I find it ironic now that I opened my review of John Moreland’s last album with the statement that he doesn’t make the same album twice, because while I remained a fan of his pivot into ambient and folk-electronica on LP5, I certainly didn’t expect him to double down on that sound. Granted, I was also always of two minds with that album. Keep the arrangements low-key and strengthen the singer-songwriter core without overtaking it, and you have an experiment that can work. Push it farther, however … well, I found “Ugly Faces” to be a pretty compelling track ahead of this album, but Birds in the Ceiling is, sadly, akin to a house of cards collapsing, pushing farther with a formula I mostly liked before but showcasing what can happen when it gets to be too much for its own good.
And really, despite the biggest noticeable shift being those fragmented electronic stutters that creep in and overtake a mix that only rarely feels well-blended, I’d argue that it’s only part of the larger problem here. Don’t get me wrong – LP5 was a demanding slow-burn as well, but at least everything worked in tandem to strengthen that singer-songwriter core, uplifting a groove or melody, at most. This sounds like a much more fractured project – almost by design, to be fair, but certainly not for the better – aimed at operating on a more skeletal level, where at best you’ll get overmixed synthetic ambiences that may hit the mark in contributing toward that fractured core, but certainly don’t sound flattering when blended in with spare acoustics with no tonal consistency – or consistently awful vocal production, for that matter; Moreland is not the type of singer one wants to emphasize with this sound. And for what is one of his shorter albums, it’s hard to stay engaged with this for the full runtime.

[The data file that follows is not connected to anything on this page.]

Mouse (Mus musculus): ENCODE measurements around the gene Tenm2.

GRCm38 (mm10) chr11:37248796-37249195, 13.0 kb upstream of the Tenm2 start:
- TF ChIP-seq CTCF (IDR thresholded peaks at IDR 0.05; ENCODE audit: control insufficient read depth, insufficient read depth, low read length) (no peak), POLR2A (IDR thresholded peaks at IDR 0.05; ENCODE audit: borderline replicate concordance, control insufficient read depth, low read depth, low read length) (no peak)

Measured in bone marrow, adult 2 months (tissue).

But you know, even though I think this takes what was a respectable formula from before way too far, I think I’d still be more forgiving if the writing could make up for it. And in a way, I get what Moreland and producer Matt Pence were going for here – a hazy, disconnected wave of emotions no doubt inspired by the weight of the past few years, where that adrift feeling is part of the ultimate point in the sound and writing. And while there’s a part of me that thinks emphasizing mood or feeling over Moreland’s traditionally dense poetry that requires a deeper focus is missing the point entirely, in a way, I really wanted to support the idea – especially when “Ugly Faces” serves as a great opener in establishing how old demons have resurfaced for him and the feelings of self-doubt and anxiety anchor this project.
… I just wish that fragmentation didn’t also affect the songwriting structure, because for an album that sounds overcooked, the writing feels surprisingly empty or without a deeper point – content with coasting on what is a frankly nihilistic tone throughout that’s dark even for Moreland’s standards. And if there was a end point to help it come together that might make up for it – the most we get is the legitimately excellent love song in “Neon Middle June” that serves as the lone moment where the vocal production isn’t unbearable – but there’s just a lack of answers or closure to be found on this deeper path. And look, after these past few years, I can understand that, but you can’t approach weighty topics on a surface level like this. “Cheap Idols Dressed in Expensive Garbage” kinda-sorta approaches a potentially interesting point of social commentary for the times … and then does nothing but rely on that jarring hook. “Claim Your Prize” tries to assuage a friend in need in a similar headspace … but also comes back to around to a nihilistic framing that, sure, might be a valid response in a search for personal fulfillment and answers that just don’t come, but doesn’t make for an enticing listen. Folks, I don’t know. I’d place all of Moreland’s previous albums as among my favorites of their respective years. So I say this as a fan: This was a chore to sit through.
- Favorite tracks: “Ugly Faces,” “Neon Middle June”
- Least favorite track: “”Cheap Idols Dressed in Expensive Garbage”